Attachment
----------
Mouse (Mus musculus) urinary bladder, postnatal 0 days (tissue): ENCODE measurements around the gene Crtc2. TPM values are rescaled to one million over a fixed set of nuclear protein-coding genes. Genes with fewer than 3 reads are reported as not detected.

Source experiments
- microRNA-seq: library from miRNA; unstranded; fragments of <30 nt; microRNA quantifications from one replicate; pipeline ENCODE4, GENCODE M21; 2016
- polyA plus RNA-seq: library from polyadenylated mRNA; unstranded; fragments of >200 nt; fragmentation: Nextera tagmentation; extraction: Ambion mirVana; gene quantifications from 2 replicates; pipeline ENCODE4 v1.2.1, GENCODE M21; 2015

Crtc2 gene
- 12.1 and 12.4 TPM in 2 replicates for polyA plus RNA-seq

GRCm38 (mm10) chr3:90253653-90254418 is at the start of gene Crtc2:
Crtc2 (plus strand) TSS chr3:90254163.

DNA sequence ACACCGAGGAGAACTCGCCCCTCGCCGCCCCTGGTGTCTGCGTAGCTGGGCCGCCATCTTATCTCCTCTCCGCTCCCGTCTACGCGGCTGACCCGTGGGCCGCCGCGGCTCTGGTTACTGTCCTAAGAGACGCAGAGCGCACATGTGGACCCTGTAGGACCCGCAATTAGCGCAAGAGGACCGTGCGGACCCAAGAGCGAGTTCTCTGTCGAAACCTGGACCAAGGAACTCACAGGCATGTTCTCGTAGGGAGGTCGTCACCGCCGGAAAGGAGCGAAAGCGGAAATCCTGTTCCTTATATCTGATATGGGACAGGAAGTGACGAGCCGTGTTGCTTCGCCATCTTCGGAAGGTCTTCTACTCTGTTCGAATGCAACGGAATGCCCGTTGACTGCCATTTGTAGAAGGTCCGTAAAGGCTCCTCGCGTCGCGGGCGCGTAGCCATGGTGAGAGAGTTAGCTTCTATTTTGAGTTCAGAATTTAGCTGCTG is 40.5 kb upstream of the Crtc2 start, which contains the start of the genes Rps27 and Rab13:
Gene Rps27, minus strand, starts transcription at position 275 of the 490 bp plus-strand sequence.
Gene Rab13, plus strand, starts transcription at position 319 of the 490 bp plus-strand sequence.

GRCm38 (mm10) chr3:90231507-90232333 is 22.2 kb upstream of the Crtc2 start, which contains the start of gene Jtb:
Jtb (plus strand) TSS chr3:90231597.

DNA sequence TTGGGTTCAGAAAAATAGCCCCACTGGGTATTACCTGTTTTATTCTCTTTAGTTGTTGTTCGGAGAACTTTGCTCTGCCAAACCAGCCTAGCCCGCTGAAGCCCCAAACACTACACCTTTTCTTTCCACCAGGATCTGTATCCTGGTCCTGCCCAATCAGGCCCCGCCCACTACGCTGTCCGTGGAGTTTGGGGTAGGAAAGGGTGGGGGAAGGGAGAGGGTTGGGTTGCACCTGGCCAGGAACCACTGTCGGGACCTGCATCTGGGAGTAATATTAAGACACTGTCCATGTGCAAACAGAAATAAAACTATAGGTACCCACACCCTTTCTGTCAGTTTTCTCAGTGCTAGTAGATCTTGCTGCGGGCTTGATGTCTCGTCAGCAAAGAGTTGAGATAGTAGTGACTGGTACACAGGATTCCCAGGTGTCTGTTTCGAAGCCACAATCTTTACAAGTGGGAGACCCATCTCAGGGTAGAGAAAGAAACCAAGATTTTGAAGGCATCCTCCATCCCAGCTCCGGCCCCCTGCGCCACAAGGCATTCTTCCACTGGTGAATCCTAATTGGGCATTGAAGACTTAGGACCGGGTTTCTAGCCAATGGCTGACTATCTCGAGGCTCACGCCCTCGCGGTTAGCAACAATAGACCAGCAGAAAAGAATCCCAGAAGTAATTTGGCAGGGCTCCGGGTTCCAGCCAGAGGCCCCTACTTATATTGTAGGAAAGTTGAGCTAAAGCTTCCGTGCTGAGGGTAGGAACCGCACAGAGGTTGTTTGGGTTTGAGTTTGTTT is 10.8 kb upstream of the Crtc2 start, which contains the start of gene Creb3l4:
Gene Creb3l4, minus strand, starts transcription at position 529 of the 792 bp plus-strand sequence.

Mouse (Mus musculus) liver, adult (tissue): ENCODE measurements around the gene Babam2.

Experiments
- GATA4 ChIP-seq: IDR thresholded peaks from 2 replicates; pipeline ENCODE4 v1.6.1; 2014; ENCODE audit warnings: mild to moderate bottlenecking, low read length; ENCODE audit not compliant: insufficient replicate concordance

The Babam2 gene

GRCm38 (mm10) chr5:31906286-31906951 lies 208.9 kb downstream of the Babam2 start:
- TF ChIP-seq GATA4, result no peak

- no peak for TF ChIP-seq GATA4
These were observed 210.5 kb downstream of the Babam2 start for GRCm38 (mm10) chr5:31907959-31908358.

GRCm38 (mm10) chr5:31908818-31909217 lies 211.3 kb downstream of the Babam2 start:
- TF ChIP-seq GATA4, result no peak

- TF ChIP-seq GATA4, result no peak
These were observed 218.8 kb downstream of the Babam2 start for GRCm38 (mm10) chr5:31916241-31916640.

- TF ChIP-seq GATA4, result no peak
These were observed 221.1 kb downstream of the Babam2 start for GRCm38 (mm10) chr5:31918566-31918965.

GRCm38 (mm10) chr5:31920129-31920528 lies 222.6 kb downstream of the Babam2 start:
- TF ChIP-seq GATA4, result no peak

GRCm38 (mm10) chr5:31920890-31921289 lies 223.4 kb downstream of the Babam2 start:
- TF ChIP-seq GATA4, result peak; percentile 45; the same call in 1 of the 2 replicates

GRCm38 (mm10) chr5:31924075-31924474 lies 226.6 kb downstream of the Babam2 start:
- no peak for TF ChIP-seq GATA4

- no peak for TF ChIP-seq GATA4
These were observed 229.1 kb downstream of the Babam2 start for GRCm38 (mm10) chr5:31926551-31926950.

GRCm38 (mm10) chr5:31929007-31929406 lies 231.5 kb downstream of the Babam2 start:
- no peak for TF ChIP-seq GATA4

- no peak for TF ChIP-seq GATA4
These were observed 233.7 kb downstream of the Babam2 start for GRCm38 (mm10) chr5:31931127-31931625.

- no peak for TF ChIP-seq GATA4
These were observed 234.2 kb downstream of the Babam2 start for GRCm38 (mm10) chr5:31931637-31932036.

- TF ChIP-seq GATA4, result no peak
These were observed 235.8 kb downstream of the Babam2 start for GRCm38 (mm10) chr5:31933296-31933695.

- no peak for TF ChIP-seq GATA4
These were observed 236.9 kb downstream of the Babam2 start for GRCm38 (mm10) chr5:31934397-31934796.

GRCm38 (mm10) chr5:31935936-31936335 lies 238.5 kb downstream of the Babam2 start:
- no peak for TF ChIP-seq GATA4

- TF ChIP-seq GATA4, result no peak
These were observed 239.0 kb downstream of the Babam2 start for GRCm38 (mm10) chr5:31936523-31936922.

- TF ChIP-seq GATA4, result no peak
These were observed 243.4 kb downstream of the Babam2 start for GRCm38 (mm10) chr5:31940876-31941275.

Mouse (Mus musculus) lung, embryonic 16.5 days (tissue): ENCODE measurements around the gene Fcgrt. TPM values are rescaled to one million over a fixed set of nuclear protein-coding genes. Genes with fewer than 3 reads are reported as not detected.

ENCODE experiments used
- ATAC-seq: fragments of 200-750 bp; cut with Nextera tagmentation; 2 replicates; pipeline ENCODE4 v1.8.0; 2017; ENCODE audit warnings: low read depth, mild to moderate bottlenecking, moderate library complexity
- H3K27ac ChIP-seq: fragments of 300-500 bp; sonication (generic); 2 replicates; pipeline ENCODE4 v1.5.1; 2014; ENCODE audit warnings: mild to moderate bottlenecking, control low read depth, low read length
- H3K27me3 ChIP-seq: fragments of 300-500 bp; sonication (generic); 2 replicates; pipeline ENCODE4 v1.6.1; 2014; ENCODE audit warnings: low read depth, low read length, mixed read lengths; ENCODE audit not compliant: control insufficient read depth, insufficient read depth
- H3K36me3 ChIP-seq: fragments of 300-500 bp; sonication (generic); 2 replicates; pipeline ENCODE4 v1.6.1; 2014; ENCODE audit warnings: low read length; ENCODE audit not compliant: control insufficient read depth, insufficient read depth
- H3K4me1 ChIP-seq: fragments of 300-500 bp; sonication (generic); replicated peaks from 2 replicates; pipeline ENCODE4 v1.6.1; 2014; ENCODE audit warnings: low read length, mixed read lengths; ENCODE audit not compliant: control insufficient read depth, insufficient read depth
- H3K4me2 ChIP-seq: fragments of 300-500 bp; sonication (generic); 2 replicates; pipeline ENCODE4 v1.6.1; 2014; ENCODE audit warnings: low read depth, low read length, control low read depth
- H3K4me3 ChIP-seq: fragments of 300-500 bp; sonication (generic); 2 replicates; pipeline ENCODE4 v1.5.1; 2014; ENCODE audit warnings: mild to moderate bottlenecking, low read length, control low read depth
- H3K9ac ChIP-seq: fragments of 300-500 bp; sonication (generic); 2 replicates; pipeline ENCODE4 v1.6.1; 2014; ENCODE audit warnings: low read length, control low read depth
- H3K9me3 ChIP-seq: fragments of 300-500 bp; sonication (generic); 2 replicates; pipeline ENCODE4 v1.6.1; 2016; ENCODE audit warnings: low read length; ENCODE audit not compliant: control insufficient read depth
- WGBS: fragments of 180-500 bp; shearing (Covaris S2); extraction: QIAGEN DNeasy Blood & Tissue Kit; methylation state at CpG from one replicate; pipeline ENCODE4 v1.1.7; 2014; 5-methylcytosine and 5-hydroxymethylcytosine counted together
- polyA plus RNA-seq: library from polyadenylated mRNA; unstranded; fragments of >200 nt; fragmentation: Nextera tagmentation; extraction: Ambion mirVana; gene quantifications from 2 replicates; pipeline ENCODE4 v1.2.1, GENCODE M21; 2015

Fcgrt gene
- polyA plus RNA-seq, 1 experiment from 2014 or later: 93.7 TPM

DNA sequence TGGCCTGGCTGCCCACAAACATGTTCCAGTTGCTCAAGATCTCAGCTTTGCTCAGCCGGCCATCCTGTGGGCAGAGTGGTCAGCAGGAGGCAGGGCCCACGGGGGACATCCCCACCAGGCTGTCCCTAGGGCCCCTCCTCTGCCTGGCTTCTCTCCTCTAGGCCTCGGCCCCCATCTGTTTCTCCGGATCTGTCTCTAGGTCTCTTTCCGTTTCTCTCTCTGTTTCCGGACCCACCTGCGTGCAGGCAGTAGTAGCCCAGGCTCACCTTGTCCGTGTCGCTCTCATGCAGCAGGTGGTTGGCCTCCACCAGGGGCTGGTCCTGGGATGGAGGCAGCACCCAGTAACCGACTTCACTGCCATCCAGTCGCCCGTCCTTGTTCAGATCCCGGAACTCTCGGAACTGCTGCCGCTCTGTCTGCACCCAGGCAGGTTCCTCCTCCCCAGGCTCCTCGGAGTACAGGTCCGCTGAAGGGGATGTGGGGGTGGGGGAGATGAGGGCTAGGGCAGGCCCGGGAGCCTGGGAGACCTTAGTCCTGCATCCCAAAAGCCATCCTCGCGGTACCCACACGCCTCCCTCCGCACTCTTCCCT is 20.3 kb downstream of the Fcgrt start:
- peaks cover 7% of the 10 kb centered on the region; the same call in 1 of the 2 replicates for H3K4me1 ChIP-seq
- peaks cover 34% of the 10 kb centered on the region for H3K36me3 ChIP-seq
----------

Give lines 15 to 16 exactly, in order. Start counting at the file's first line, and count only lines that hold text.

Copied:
Gene Creb3l4, minus strand, starts transcription at position 529 of the 792 bp plus-strand sequence.

Mouse (Mus musculus) liver, adult (tissue): ENCODE measurements around the gene Babam2.